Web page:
And then onto the brassiness of the Belmont and Frank Sinatra's New York, New York, and all the excitement, especially when a Triple Crown was at stake. When we inherited the Triple Crown races, as you all know, there had not been a Triple Crown winner since Affirmed in 1978.
Silver Charm, Real Quiet, and Charismatic had come close at the end of the '90s, and then as soon as we got it there was a run. There was War Emblem and Funny Cide and Smarty Jones three consecutive years. Then I'll Have Another and Big Brown, who couldn't finish in the Belmont, and California Chrome. At least a half dozen. Maybe I'm forgetting one or two, before finally American Pharoah broke through in 2015. And then the last event I ever hosted for NBC, the 2018 Belmont; Justify became the most recent Triple Crown winner.
So many memories come flooding back. This may seem like a quirky one. Smarty Jones in 2005 was kind of America's horse. The story of the horse and its connections just had an every-man appeal about it. And here is Smarty Jones out in front in the Belmont, and then caught down the stretch by a 36-to-1 shot, Birdstone, who edges Smarty Jones out by a length.
Boy, you could feel that huge crowd at the Belmont. You could feel the deflation. The sense of anticipation and all the excitement building, and then that balloon is punctured. It's my job, as always, to interview the winning jockey and trainer and the connections, the owner, and whatnot.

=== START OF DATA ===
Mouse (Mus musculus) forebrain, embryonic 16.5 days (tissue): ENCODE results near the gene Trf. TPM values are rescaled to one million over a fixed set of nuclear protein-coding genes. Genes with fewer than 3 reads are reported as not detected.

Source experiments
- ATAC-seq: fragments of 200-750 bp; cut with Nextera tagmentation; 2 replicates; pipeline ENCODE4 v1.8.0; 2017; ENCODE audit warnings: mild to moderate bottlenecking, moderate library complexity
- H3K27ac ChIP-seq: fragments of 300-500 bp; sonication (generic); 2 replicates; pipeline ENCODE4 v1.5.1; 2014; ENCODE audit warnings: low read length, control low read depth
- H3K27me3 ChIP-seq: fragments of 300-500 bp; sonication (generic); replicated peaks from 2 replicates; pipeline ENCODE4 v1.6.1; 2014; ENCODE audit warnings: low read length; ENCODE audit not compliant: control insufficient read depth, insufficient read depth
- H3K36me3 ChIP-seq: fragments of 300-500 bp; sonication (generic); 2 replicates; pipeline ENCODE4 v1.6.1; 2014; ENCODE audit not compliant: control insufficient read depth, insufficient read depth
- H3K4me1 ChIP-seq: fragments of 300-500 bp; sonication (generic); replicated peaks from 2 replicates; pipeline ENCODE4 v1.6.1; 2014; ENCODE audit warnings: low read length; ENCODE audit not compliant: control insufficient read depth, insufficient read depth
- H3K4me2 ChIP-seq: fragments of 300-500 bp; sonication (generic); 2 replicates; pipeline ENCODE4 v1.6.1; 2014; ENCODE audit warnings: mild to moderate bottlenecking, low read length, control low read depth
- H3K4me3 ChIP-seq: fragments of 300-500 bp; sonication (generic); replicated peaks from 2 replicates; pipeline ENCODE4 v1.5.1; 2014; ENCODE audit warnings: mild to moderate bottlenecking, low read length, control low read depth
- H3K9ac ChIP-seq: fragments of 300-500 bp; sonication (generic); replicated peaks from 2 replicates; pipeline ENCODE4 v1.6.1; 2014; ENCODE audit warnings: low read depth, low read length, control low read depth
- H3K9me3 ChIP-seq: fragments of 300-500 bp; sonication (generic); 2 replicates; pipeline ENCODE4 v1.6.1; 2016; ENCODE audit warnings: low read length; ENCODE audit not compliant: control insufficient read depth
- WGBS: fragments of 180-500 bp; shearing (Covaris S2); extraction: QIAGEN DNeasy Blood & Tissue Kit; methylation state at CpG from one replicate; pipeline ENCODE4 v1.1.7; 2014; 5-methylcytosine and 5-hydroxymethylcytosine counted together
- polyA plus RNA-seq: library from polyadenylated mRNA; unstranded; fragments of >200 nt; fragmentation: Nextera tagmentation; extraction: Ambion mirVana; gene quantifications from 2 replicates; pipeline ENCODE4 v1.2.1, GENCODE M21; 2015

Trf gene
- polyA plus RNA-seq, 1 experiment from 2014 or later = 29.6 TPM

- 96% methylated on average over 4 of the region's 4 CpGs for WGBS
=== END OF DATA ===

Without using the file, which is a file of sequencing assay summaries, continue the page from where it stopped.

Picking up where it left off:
I was struck by how all the connections and jockey Edgar Prado were absolutely apologetic about it. They understood what everybody had come to see and they understood that what they did had deprived them of being able to hold on to that ticket and say, I was there finally in 2005 when Smarty Jones won the Triple Crown.
They would have to wait another decade before American Pharoah broke through.
You know, when I started hosting the Triple Crown, one of the things they said to me to try and convince me that I could do it and I would enjoy it was “Hey, Bob, you'll tower over the jockeys.” It's true, and I have to admit that that was a plus. But I came to understand the sport and understand its problems too. We're not trying to soft pedal that.
And there were times when on the air we addressed those issues. But in the context of the Triple Crown the majesty of horse racing really comes home to you. That is worth preserving. That is worth caring about. But it can only be preserved if we take a clear-eyed look at the serious issues horse racing faces.
I hope that can be done successfully, and I hope that this great American sport and these great pieces of Americana can continue to be part of the sports landscape for a very long time.